The next track is And You And I which is yet another superb live rendition of a truly classic piece. Jon Anderson demonstrates some incredibly beautiful vocals here as always. On the other hand, Steve Howe uses an electric guitar instead of the 12-string which he uses on the studio version which I tend to prefer. I do have to agree with other reviewers when saying this is probably the weakest five minute plus track on Yessongs. The middle section also doesn't pack as much of a punch as the studio version while seeming a bit clustered. Nevertheless, with this still being Yes the musicianship here is phenomenal and I'm glad they decided to add it to the track-list. Mood For A Day is a lovely acoustic piece that gives the listener a breather while warming up for the next track. Steve Howe's guitar work is as great as always and seems to be a bit more energetic when compared to the version found on Fragile. The following track is Excerpts from "The Six Wives of Henry VIII" which happens to be a highlight of Yessongs for me. Keep in mind, this is coming from a big fan of the album The Six Wives of Henry VIII. Jon Anderson introduces the track with some truly chillingly beautiful vocals which eventually leads into Rick Wakeman beginning the track by being introduced by the iconic phrase "Mr. Rick Wakeman on keyboards". This is a keyboard solo formed of a medley of excerpts from Rick Wakeman's first solo album, The Six Wives of Henry VIII, that he recorded during the Fragile and Close to the Edge tours. Magnificent track! Roundabout is yet another excellent performance found on Yessongs. Steve Howe introduces the track with a bit more urgency before the entire band commences to play. Chris Squire's bass work here is as great as ever while also featuring some terrific moments from Steve Howe on guitar. He showcases his ability to preform in different styles and approaches. Furthermore, I happen to enjoy the keyboard sounds Rick Wakeman chooses here since they complement the song superbly.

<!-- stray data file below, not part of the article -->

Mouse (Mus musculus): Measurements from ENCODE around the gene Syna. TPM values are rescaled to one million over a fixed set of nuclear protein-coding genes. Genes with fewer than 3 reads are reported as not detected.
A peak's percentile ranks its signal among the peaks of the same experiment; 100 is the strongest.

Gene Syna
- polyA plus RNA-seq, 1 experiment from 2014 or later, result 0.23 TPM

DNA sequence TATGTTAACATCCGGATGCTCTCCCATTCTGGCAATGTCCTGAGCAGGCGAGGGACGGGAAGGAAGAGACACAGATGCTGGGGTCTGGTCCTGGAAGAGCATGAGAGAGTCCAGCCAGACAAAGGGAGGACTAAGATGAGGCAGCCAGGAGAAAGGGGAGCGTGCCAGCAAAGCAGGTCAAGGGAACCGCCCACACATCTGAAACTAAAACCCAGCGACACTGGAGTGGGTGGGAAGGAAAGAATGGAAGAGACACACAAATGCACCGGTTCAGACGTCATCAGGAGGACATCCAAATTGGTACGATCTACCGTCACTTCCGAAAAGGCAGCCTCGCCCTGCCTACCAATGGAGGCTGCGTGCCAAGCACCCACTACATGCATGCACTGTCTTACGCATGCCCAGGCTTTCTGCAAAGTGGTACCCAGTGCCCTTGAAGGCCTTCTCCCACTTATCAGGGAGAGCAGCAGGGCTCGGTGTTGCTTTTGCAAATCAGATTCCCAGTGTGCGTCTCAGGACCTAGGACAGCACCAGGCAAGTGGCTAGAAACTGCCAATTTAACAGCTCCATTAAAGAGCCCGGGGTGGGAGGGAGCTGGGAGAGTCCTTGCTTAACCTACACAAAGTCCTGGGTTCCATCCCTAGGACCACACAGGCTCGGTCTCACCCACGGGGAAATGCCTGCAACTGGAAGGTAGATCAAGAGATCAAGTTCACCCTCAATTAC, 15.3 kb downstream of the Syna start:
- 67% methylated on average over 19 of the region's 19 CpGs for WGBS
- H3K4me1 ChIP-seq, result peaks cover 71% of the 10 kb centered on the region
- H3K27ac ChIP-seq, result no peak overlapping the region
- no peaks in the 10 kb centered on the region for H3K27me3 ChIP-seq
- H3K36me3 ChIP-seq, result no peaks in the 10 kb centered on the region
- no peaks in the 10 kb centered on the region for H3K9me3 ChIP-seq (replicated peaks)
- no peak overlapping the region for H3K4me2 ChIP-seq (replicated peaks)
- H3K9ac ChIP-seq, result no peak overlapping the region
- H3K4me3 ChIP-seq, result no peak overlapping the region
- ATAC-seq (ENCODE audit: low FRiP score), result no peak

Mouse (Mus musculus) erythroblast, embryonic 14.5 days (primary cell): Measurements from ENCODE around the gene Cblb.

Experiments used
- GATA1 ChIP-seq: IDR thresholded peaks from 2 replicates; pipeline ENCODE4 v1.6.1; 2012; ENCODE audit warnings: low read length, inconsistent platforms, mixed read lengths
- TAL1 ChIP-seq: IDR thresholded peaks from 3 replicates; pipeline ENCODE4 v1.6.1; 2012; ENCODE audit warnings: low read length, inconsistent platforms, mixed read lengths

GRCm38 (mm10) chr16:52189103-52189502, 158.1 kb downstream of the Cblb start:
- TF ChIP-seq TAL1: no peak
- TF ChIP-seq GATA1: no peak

I've Seen All Good People is unfortunately missing the church organ found on the studio rendition. However, the performance here is still completely solid. I happen to appreciate Rick Wakeman's touches on this track by adding some great keyboard virtuosi which was missed on the original studio recording. In fact, the entire band perform their specific instruments superbly. Next up is Long Distance Runaround / The Fish which definitely fits the definition of extending a song. The Long Distance Runaround section is solid but the track really surpasses expectations within The Fish section. Chris Squire's bass work here is nothing less than incredible. This track truly displays why he is one of the best bassists in the world! There are energetic segments combined with spacey segments which fit the track perfectly as it flows. Close to the Edge happens to be my favorite song of all time, and they surely do it justice here. Alan White does a surprisingly good job when filling in for Bill Bruford, even at points contending to the playing on the original studio version of this track. Many moments here feel astonishingly heavy which I adore to hear, especially the section Total Mass Retain. Other sections like I Get Up I Get Down get slight alterations which fit the track great in the live setting. What a superb rendition of this masterpiece! Yours is No Disgrace also gets extended by a few extra minutes in the live setting. I'm not sure how, but this track has even more energy than the original. Throughout, Steve Howe delivers exceptional guitar work which is unquestionably his highlight of the album. Just like the rest of the tracks, Rick Wakeman fits wonderfully here. This happens to be one of the best renditions of Yours is No Disgrace I have heard, a definitive highlight of the album! Lastly, the close the album with the ever-breathtaking Starship Trooper! The entire track is done marvelously but I must give special attention to The Wurm section which features Rick Wakeman performing an incredible keyboard solo near the end. However, my all-time favorite version of this song remains to be the rendition found on Keys to Ascension 1. If you are yet to hear that version, I would highly recommend seeking it out immediately. Nevertheless, the version found here is practically just as great!

What a stunning live album featuring a track list that speaks for itself. In fact, I would consider this to be the quintessential live album by the band. This is Yes at their peak with every musician performing at their best. This is an essential live recording for any fan of progressive rock!

- π˜›π˜©π˜ͺ𝘴 𝘳𝘦𝘷π˜ͺ𝘦𝘸 𝘸𝘒𝘴 𝘰𝘳π˜ͺ𝘨π˜ͺ𝘯𝘒𝘭𝘭𝘺 𝘸𝘳π˜ͺ𝘡𝘡𝘦𝘯 𝘧𝘰𝘳 π˜—π˜³π˜°π˜¨ 𝘈𝘳𝘀𝘩π˜ͺ𝘷𝘦𝘴 (http://www.progarchives.com/Review.asp?id=2538205)